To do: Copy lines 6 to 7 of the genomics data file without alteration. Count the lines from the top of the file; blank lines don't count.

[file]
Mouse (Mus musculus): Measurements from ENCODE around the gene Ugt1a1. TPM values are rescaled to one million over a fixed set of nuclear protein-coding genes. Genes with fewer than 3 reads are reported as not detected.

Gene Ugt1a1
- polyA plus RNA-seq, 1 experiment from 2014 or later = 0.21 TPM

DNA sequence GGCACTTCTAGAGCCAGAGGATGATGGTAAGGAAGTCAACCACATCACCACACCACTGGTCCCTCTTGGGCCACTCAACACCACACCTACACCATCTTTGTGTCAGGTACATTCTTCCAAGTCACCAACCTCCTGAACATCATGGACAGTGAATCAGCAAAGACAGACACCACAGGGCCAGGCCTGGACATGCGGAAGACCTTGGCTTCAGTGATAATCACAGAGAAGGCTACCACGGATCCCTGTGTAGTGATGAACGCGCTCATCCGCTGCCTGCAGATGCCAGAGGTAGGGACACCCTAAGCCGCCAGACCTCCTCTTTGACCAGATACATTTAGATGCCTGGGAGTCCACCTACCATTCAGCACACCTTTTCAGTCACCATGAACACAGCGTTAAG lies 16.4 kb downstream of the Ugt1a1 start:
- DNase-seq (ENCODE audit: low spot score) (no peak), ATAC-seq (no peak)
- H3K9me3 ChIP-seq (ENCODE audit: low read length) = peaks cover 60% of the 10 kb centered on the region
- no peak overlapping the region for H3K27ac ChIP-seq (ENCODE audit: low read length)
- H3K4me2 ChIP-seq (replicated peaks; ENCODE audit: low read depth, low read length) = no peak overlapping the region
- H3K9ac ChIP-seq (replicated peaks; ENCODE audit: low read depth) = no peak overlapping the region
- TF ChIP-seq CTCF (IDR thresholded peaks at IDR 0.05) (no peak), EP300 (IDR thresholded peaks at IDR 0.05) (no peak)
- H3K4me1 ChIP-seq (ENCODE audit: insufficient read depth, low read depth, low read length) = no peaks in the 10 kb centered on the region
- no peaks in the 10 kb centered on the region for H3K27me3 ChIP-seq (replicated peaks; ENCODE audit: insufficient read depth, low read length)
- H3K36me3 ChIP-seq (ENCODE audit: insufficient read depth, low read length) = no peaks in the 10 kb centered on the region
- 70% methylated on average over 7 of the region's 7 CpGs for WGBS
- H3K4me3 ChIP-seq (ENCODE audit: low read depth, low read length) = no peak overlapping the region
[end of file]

- H3K9me3 ChIP-seq (ENCODE audit: low read length) = peaks cover 60% of the 10 kb centered on the region
- no peak overlapping the region for H3K27ac ChIP-seq (ENCODE audit: low read length)